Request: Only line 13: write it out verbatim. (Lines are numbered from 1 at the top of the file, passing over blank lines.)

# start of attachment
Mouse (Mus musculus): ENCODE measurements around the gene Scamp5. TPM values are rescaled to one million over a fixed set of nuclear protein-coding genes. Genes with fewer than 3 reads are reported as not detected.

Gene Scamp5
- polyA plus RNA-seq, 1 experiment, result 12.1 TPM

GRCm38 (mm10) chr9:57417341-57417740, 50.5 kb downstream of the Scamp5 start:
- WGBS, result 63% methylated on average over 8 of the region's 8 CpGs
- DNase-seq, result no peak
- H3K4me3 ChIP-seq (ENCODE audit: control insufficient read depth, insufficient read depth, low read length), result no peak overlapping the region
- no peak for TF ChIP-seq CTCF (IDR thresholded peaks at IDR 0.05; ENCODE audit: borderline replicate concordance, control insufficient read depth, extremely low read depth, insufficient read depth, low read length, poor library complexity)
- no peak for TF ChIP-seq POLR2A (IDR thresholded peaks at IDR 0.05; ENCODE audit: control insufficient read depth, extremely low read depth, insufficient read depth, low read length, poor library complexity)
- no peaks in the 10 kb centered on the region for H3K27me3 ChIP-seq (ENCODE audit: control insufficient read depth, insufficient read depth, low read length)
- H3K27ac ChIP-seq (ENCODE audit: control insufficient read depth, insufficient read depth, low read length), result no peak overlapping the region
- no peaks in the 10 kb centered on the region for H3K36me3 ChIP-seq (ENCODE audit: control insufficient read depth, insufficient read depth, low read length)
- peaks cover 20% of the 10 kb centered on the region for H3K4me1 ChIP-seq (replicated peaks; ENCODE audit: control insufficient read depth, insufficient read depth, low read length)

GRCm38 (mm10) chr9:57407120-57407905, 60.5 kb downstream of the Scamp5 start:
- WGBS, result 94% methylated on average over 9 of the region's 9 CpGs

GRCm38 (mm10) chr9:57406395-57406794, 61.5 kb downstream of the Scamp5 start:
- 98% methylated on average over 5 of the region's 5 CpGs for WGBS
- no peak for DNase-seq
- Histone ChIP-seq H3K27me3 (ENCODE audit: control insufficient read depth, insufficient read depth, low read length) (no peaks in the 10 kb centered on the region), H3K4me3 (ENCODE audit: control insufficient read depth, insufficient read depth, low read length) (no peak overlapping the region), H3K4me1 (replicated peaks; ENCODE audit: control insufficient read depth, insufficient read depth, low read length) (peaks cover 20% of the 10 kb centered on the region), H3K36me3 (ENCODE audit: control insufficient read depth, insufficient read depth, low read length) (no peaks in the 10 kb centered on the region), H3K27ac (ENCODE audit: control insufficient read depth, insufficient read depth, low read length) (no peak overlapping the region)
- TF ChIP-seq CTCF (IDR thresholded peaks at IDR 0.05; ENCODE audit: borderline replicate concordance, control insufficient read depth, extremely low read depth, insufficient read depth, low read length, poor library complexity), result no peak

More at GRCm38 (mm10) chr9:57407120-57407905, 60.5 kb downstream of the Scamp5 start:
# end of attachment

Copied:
- peaks cover 20% of the 10 kb centered on the region for H3K4me1 ChIP-seq (replicated peaks; ENCODE audit: control insufficient read depth, insufficient read depth, low read length)